Nine days before my scheduled dissertation defense, my then-spouse and I split up. I was able to navigate this enormous life event and get through my defense with the support of a counselor, provided by my university’s student health center. When my father received a chilling medical diagnosis, this resource again helped me cope. But shortly afterward, I was suddenly turned away from the counseling I had relied on. My adviser and I had decided that I would stay on for about a year as a postdoctoral researcher, which rendered me ineligible for these services. My experience is just one example of the poor working conditions awaiting postdocs—and why I’ve become involved in efforts to form a postdoc union at my university.
Like all the postdocs I know, I love my research. But we face significant day-to-day obstacles as we try to dedicate ourselves to science. At most universities, policies governing postdocs’ working conditions and terms of employment are substandard or, more often, nonexistent. Our titles and employment arrangements vary, leaving us isolated and frequently at a loss when dealing with complicated human resources issues. Many of my fellow postdocs are thinking about starting families, and parental leave and child care policies are, for the most part, sadly lacking. Living with this constant anxiety can make it difficult—and in some scenarios impossible—to focus on our work.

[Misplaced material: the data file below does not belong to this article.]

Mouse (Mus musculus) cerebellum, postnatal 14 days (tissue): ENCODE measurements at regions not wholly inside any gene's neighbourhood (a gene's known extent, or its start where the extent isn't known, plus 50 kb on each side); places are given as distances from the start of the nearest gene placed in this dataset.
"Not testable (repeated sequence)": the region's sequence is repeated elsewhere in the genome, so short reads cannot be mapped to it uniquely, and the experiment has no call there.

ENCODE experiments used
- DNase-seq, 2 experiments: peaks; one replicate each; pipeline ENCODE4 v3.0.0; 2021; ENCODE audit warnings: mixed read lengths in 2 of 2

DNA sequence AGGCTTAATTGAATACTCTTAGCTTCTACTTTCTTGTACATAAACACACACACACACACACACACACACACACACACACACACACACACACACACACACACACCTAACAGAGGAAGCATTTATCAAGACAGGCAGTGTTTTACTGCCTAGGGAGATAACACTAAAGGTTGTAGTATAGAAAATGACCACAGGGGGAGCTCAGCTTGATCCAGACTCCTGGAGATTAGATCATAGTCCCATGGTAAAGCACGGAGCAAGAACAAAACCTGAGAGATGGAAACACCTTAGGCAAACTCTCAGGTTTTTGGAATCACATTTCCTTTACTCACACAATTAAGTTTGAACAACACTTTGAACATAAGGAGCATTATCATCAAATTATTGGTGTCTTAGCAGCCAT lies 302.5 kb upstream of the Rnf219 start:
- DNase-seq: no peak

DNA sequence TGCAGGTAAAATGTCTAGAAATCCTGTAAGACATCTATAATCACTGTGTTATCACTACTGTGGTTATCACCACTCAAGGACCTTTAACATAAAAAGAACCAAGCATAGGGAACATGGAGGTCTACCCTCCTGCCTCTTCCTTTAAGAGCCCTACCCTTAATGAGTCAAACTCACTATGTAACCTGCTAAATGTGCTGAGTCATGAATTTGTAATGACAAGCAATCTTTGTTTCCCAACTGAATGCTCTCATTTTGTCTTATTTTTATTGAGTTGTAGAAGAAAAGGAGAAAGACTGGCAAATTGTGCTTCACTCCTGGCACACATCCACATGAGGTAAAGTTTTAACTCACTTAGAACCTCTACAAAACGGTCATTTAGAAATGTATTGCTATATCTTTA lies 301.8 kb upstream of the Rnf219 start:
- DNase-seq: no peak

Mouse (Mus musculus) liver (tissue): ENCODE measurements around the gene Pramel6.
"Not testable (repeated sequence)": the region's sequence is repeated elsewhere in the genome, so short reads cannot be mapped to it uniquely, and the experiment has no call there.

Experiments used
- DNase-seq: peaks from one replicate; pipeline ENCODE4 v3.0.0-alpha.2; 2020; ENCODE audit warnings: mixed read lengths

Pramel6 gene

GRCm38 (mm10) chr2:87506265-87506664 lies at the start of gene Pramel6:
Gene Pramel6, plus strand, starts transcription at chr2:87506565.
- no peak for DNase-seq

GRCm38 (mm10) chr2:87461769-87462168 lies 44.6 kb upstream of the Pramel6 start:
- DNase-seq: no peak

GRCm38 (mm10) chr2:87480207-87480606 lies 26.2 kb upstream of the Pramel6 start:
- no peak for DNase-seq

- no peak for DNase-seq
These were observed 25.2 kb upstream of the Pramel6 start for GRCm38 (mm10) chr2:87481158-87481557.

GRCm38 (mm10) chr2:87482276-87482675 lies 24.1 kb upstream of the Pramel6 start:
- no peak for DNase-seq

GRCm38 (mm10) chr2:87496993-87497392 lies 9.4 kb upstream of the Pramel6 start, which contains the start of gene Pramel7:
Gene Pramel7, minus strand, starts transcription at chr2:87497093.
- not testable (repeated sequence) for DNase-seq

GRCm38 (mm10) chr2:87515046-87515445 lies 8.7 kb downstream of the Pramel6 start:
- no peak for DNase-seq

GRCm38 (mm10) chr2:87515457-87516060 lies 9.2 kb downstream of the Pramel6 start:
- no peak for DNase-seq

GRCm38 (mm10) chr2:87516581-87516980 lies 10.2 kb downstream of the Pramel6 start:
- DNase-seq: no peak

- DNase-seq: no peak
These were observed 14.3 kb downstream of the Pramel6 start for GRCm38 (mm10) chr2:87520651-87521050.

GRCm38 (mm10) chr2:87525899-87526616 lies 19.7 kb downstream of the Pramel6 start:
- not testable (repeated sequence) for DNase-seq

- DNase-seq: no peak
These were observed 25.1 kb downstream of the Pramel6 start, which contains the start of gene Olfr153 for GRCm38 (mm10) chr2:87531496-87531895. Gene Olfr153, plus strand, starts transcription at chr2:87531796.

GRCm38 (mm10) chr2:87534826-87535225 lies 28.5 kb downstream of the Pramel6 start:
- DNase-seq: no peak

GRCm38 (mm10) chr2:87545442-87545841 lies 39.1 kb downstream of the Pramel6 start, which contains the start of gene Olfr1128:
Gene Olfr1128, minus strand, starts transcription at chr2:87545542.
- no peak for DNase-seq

I want to make it possible for us to start families when and how we want, to afford housing and other daily needs, and to obtain support when we struggle with the unexpected difficulties life throws at us. Most important, I want to ensure that in forging these policies, postdocs have a voice equal to that of the university administration. Forming a union, as our counterparts in the University of California system have illustrated, is the surest way to do this.
We’ve found that a majority of postdocs are in favor of unionizing.
When other UW employees tried to unionize, administrators cast collective bargaining as a contentious approach that can harm the university. They also maintained that collective bargaining does not guarantee improvement and may result in “Bad Things,” such as job loss and union dues. I take these criticisms seriously, but I do not find them convincing. The postdocs at UW understand that the best way to ensure that our concerns are addressed is to have the power to shape the outcome. We recently filed paperwork with the state labor board, urging the members to administer an election among UW postdocs. If the majority votes in favor of unionization, the university will be legally obligated to recognize us. We also delivered an open letter to university administrators asking them to respect the will of UW postdocs and, should they choose not to support our efforts, to engage in an open debate.
If university administrations approach collective bargaining as an opportunity to work together, the resulting partnership can help universities become paradigms of well-managed, fair, and effective workplaces. It is in everyone’s best interest that careers in academia and, more broadly, in science are realistic and appealing for more people. You can afford rent! You can have a family! You can report sexual harassment! Scientific excellence can only be achieved with talented, well-mentored people, and the changes we hope to bring about through our union will help attract and retain them.